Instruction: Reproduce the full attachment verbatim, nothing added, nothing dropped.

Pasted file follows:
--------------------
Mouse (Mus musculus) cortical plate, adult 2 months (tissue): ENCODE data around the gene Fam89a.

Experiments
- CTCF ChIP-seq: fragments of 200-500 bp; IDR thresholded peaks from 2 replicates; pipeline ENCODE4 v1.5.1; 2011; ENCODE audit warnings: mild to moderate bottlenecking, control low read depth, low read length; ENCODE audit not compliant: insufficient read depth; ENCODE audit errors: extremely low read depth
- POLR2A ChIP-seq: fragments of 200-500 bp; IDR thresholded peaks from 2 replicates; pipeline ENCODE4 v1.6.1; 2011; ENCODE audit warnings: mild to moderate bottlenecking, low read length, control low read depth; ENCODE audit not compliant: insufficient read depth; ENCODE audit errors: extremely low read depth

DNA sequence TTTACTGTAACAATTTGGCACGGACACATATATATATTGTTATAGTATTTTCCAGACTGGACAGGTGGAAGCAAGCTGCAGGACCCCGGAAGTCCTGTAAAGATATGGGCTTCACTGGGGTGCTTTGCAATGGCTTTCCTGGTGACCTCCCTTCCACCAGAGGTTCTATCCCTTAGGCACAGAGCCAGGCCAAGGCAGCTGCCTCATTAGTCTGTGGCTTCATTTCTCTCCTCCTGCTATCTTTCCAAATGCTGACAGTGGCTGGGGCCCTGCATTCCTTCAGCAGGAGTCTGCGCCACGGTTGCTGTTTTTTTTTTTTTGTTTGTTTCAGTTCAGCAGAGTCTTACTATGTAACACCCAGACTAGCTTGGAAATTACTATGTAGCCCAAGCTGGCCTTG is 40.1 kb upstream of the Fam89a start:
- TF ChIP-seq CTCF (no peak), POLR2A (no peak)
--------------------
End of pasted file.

Mouse (Mus musculus) cortical plate, adult 2 months (tissue): ENCODE data around the gene Fam89a.

Experiments
- CTCF ChIP-seq: fragments of 200-500 bp; IDR thresholded peaks from 2 replicates; pipeline ENCODE4 v1.5.1; 2011; ENCODE audit warnings: mild to moderate bottlenecking, control low read depth, low read length; ENCODE audit not compliant: insufficient read depth; ENCODE audit errors: extremely low read depth
- POLR2A ChIP-seq: fragments of 200-500 bp; IDR thresholded peaks from 2 replicates; pipeline ENCODE4 v1.6.1; 2011; ENCODE audit warnings: mild to moderate bottlenecking, low read length, control low read depth; ENCODE audit not compliant: insufficient read depth; ENCODE audit errors: extremely low read depth

DNA sequence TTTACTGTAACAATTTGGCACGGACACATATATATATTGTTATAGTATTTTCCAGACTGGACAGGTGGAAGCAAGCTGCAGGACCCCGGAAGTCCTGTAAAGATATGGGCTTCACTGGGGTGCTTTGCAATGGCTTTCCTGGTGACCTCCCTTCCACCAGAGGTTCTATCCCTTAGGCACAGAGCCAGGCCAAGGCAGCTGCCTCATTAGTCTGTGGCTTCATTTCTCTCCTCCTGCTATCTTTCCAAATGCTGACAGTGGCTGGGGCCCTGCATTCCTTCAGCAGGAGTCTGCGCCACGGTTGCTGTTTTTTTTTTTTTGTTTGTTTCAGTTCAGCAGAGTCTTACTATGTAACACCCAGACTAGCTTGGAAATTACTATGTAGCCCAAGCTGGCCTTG is 40.1 kb upstream of the Fam89a start:
- TF ChIP-seq CTCF (no peak), POLR2A (no peak)